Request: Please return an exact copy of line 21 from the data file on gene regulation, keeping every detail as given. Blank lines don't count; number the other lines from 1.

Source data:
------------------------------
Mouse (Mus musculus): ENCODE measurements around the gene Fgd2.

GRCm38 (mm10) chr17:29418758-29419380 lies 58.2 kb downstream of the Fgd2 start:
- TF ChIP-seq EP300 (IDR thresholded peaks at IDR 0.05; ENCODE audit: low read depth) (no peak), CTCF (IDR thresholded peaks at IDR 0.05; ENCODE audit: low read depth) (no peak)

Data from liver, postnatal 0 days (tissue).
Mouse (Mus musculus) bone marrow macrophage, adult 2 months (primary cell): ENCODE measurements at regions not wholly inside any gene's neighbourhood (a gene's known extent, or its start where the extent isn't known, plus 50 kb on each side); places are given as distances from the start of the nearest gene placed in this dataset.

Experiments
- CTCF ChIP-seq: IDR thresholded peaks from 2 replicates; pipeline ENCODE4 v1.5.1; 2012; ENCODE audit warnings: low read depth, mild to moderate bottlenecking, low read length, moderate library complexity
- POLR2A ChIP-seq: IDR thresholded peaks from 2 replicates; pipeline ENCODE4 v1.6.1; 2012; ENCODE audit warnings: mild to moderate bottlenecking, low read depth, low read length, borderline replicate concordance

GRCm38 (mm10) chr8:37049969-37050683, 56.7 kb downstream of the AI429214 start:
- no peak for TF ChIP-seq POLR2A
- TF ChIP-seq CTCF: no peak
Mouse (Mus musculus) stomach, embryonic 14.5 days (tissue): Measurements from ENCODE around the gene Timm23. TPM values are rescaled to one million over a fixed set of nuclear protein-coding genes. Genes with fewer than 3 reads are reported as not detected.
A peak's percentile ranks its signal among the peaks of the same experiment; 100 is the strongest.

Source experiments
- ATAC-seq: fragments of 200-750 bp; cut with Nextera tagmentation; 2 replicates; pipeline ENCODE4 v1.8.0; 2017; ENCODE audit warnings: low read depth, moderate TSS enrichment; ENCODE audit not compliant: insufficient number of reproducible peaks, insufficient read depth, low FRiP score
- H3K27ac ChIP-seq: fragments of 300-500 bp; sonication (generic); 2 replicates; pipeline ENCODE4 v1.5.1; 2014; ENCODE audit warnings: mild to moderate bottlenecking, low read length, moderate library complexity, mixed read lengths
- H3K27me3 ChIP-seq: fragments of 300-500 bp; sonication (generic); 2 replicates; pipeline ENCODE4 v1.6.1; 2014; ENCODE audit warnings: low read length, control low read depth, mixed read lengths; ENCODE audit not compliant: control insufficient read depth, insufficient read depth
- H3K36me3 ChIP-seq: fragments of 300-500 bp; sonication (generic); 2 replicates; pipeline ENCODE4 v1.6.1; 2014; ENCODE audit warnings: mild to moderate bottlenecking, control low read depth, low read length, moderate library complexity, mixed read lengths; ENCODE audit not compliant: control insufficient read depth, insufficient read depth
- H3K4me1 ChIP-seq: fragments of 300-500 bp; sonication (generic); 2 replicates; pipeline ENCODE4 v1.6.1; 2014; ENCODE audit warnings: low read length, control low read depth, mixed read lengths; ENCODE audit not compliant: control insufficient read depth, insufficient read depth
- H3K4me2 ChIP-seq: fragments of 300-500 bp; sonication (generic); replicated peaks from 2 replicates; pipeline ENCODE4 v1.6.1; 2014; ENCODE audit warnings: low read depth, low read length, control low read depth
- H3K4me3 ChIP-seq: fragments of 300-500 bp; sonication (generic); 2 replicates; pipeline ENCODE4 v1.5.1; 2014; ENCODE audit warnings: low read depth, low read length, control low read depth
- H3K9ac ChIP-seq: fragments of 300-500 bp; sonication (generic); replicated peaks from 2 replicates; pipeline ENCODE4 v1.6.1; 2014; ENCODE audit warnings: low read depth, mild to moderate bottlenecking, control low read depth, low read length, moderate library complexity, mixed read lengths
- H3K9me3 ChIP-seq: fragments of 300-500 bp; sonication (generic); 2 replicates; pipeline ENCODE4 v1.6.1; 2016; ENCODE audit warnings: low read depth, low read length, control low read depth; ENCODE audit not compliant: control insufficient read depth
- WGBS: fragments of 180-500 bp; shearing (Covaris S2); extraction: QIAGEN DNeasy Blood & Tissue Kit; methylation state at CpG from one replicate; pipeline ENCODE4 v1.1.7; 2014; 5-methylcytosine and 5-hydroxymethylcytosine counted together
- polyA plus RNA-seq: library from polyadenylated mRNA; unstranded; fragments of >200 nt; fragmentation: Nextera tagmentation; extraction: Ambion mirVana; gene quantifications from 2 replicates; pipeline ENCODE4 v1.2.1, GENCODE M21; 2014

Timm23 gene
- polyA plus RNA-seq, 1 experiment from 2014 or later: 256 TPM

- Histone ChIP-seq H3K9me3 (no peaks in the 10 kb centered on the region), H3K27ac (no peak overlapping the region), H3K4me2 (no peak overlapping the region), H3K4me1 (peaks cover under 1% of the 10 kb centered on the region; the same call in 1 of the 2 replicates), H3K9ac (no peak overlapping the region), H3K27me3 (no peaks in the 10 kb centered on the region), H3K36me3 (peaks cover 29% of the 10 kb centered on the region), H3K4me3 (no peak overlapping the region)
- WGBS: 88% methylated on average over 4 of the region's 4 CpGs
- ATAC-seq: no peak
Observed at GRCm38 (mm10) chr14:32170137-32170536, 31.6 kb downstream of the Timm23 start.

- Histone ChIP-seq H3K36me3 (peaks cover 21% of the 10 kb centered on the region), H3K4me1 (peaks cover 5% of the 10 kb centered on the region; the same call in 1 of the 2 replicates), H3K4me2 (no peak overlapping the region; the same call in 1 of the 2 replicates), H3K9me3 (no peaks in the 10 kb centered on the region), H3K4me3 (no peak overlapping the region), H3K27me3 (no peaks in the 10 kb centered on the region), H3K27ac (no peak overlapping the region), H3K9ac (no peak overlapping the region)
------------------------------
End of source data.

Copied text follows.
- H3K4me3 ChIP-seq: fragments of 300-500 bp; sonication (generic); 2 replicates; pipeline ENCODE4 v1.5.1; 2014; ENCODE audit warnings: low read depth, low read length, control low read depth